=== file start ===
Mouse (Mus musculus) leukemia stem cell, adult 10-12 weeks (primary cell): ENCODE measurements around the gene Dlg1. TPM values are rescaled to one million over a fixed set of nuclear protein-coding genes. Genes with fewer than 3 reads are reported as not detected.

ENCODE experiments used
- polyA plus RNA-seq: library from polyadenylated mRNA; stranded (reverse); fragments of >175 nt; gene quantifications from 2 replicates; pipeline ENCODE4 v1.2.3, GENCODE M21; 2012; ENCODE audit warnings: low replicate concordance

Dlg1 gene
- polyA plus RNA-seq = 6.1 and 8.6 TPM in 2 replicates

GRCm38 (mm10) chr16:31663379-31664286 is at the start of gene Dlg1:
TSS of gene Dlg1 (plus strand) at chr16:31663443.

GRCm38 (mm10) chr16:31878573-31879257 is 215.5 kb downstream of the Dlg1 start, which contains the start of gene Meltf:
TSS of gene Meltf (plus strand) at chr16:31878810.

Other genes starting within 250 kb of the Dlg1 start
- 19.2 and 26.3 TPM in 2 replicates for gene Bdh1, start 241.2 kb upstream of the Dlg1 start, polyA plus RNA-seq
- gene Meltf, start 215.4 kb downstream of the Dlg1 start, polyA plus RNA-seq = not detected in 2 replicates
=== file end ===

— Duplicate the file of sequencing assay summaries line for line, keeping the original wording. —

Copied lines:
Mouse (Mus musculus) leukemia stem cell, adult 10-12 weeks (primary cell): ENCODE measurements around the gene Dlg1. TPM values are rescaled to one million over a fixed set of nuclear protein-coding genes. Genes with fewer than 3 reads are reported as not detected.

ENCODE experiments used
- polyA plus RNA-seq: library from polyadenylated mRNA; stranded (reverse); fragments of >175 nt; gene quantifications from 2 replicates; pipeline ENCODE4 v1.2.3, GENCODE M21; 2012; ENCODE audit warnings: low replicate concordance

Dlg1 gene
- polyA plus RNA-seq = 6.1 and 8.6 TPM in 2 replicates

GRCm38 (mm10) chr16:31663379-31664286 is at the start of gene Dlg1:
TSS of gene Dlg1 (plus strand) at chr16:31663443.

GRCm38 (mm10) chr16:31878573-31879257 is 215.5 kb downstream of the Dlg1 start, which contains the start of gene Meltf:
TSS of gene Meltf (plus strand) at chr16:31878810.

Other genes starting within 250 kb of the Dlg1 start
- 19.2 and 26.3 TPM in 2 replicates for gene Bdh1, start 241.2 kb upstream of the Dlg1 start, polyA plus RNA-seq
- gene Meltf, start 215.4 kb downstream of the Dlg1 start, polyA plus RNA-seq = not detected in 2 replicates